Healthplan Spain


Unlocking The Secrets Of Centenarians: What Makes Some Live Past 100? Health News

A groundbreaking study has delved into the fascinating world of centenarians, shedding light on what sets these remarkable individuals apart.

Conducted for the first time, this research examines blood biomarkers at earlier stages of life in people who ultimately become centenarians, comparing them to those who do not. The findings open doors to a deeper understanding of ageing and longevity.

Centenarians' Unique Biomarkers

The study, published in GeroScience, analysed data from over 44,000 Swedes participating in the population-based AMORIS (Apolipoprotein MOrtality RISk) cohort. Researchers measured 12 blood biomarkers between 1985 and 1996 and tracked these participants until 2020.

Notably, centenarians displayed distinctive values in nearly all the biomarkers, except for alanine aminotransferase and albumin. The differences were small but intriguing.

Biomarkers that Matter

The study examined a range of biomarkers, including total cholesterol, glucose, liver function indicators, kidney markers, and markers related to nutrition. The results revealed that centenarians consistently had lower levels of glucose, creatinine, and uric acid.

Metabolic Profiles at Age 65

A remarkable finding was that those destined to become centenarians had established a unique metabolic profile by the age of 65, a full 35 years before reaching the century mark.

Exploring the Significance of Biomarkers

The differences in creatinine, glucose, and uric acid levels point to possible lifestyle factors influencing the longevity of centenarians. Higher renal function and lower glucose levels suggest a healthier lifestyle and diet.

The Role of Nutrition

Nutrition biomarkers, such as iron, TIBC, and albumin, may be less indicative of nutritional status due to potential influences from inflammation or chronic illness. These biomarkers do not necessarily reflect malnutrition but can vary during illness.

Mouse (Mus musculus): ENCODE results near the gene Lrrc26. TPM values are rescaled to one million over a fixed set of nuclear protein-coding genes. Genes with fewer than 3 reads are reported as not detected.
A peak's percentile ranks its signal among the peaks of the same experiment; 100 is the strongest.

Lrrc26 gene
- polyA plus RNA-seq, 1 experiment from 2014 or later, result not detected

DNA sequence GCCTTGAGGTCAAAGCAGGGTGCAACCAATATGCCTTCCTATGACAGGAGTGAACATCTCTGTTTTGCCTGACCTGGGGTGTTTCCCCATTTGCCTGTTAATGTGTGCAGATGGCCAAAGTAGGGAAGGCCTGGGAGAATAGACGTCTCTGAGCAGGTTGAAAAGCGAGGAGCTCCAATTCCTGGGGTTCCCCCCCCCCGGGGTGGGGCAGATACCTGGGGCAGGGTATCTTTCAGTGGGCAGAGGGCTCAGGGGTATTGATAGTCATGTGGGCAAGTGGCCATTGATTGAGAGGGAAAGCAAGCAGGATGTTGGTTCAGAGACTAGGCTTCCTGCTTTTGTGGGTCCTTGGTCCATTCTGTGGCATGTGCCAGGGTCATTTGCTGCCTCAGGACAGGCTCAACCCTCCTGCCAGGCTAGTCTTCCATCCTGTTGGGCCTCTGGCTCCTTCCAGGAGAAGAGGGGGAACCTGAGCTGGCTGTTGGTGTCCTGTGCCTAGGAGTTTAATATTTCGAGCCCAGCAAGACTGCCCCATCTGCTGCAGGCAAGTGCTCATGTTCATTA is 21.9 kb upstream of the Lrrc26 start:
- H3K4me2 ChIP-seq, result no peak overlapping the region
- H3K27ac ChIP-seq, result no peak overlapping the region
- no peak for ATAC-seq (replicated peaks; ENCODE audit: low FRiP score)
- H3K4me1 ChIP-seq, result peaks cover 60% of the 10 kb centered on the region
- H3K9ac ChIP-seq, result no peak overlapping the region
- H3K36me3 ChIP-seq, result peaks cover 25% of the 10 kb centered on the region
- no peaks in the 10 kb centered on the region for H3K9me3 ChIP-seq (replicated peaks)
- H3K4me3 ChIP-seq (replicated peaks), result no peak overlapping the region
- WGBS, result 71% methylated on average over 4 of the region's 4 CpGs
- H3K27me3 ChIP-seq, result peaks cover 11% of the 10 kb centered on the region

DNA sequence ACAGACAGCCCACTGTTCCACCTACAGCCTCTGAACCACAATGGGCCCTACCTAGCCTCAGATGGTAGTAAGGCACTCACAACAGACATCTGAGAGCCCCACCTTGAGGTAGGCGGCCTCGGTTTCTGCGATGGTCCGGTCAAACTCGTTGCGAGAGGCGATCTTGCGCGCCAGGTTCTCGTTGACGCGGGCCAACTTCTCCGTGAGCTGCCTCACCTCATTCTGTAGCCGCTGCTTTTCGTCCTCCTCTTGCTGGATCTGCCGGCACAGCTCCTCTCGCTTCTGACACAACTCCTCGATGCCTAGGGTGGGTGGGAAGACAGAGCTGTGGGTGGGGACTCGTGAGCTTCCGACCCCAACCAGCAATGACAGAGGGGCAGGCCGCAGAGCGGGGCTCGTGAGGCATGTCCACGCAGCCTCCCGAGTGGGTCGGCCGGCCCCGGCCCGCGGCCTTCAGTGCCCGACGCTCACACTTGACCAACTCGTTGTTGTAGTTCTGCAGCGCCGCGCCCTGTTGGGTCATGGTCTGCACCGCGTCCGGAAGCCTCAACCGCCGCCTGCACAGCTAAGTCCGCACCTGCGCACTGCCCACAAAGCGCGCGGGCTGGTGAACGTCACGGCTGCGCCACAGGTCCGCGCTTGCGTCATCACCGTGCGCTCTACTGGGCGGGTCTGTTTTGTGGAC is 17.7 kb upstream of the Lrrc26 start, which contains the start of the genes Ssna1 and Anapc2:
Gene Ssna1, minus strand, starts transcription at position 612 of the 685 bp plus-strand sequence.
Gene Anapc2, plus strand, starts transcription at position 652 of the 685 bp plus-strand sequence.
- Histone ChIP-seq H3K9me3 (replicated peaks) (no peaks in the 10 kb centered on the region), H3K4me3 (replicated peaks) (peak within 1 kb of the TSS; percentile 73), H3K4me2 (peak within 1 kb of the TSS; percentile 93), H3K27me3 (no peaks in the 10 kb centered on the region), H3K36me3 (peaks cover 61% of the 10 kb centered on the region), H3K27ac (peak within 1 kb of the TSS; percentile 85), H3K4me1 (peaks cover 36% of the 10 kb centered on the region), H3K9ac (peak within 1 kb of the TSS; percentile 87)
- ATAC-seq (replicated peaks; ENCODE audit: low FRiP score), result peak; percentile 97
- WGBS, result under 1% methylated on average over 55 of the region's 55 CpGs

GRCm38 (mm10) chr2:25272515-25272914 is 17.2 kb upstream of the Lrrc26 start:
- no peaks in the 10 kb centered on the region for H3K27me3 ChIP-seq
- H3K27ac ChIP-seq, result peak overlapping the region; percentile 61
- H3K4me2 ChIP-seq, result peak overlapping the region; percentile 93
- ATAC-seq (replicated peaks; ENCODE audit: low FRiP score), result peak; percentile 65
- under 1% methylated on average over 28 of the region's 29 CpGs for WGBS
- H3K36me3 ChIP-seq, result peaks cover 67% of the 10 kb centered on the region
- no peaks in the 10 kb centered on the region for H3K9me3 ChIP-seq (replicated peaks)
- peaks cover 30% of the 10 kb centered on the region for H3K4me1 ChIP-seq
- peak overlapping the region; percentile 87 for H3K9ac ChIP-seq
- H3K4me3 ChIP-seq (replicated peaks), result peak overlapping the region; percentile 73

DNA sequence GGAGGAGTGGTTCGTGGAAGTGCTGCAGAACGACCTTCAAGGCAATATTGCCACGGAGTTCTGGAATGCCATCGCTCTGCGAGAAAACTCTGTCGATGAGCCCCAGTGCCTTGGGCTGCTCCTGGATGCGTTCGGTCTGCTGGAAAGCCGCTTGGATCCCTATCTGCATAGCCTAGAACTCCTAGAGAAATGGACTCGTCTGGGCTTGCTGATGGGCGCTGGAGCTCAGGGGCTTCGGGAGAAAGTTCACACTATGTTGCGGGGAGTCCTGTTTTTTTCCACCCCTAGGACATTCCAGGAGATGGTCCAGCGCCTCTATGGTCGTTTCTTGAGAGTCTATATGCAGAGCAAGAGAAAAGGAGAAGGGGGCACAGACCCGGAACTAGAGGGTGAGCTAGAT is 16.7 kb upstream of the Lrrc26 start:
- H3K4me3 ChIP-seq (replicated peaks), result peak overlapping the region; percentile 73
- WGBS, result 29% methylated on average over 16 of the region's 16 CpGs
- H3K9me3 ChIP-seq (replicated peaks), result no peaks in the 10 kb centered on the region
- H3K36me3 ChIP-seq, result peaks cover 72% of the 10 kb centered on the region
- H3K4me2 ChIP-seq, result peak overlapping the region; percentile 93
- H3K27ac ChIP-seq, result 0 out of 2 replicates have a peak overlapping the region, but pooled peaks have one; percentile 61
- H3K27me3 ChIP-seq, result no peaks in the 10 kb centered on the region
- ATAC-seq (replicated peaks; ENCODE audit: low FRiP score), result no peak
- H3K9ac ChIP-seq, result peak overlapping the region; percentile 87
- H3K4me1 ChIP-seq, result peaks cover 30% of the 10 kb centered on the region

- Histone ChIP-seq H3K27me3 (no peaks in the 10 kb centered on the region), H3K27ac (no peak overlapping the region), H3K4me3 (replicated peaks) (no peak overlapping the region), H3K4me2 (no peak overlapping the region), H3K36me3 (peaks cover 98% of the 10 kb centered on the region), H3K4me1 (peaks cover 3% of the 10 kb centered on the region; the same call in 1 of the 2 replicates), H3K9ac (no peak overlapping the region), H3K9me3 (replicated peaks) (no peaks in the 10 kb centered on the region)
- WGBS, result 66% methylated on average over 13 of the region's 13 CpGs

Balancing Act

Interestingly, individuals with more extreme metabolic profiles and blood readings were less likely to reach 100. This includes those with the lowest total cholesterol and iron levels, as well as those with the highest glucose, creatinine, uric acid, and liver-function biomarkers.

Two Types of Centenarians

While centenarians shared similar biomarker profiles, researchers identified two clusters among them. The two groups were categorised based on biomarkers related to nutrition, suggesting potential differences in caloric restriction and dietary choices.

The Metabolic Sweet Spot

Centenarians typically displayed more moderate biomarker values throughout their lives, steering clear of extreme values. This balance, which may be influenced by lifestyle and genetics, could contribute to their exceptional longevity.

The Bigger Picture

The early establishment of these biomarker profiles in centenarians hints that genetics alone may not explain their long lives. Factors such as lifestyle and diet might play a significant role in reaching the age of 100 and beyond.

As researchers continue to unravel the secrets of centenarians, it becomes increasingly evident that lifestyle, genetics, and biomarkers may all contribute to the remarkable feat of living past 100.

This article was brought to you by HealthPlan, the expat health insurance experts.